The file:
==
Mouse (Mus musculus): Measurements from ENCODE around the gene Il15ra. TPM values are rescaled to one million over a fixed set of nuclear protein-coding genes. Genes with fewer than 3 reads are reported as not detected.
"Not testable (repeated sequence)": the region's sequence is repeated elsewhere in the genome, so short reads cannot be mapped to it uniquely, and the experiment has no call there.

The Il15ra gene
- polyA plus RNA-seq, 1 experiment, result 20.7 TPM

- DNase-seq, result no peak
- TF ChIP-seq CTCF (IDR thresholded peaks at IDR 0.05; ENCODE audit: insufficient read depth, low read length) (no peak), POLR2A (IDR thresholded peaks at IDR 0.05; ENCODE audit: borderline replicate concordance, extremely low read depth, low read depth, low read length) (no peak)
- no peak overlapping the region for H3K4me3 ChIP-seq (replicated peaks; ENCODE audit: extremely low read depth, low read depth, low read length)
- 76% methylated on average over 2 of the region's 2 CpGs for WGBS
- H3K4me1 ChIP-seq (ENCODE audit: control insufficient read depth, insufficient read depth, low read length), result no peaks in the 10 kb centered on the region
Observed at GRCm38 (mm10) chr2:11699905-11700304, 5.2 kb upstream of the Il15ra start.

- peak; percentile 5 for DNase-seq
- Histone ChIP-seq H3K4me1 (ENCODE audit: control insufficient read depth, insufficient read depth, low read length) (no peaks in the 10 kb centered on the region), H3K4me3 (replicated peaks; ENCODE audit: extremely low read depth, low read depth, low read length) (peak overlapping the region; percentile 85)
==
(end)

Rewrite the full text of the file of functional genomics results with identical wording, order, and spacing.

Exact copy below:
Mouse (Mus musculus): Measurements from ENCODE around the gene Il15ra. TPM values are rescaled to one million over a fixed set of nuclear protein-coding genes. Genes with fewer than 3 reads are reported as not detected.
"Not testable (repeated sequence)": the region's sequence is repeated elsewhere in the genome, so short reads cannot be mapped to it uniquely, and the experiment has no call there.

The Il15ra gene
- polyA plus RNA-seq, 1 experiment, result 20.7 TPM

- DNase-seq, result no peak
- TF ChIP-seq CTCF (IDR thresholded peaks at IDR 0.05; ENCODE audit: insufficient read depth, low read length) (no peak), POLR2A (IDR thresholded peaks at IDR 0.05; ENCODE audit: borderline replicate concordance, extremely low read depth, low read depth, low read length) (no peak)
- no peak overlapping the region for H3K4me3 ChIP-seq (replicated peaks; ENCODE audit: extremely low read depth, low read depth, low read length)
- 76% methylated on average over 2 of the region's 2 CpGs for WGBS
- H3K4me1 ChIP-seq (ENCODE audit: control insufficient read depth, insufficient read depth, low read length), result no peaks in the 10 kb centered on the region
Observed at GRCm38 (mm10) chr2:11699905-11700304, 5.2 kb upstream of the Il15ra start.

- peak; percentile 5 for DNase-seq
- Histone ChIP-seq H3K4me1 (ENCODE audit: control insufficient read depth, insufficient read depth, low read length) (no peaks in the 10 kb centered on the region), H3K4me3 (replicated peaks; ENCODE audit: extremely low read depth, low read depth, low read length) (peak overlapping the region; percentile 85)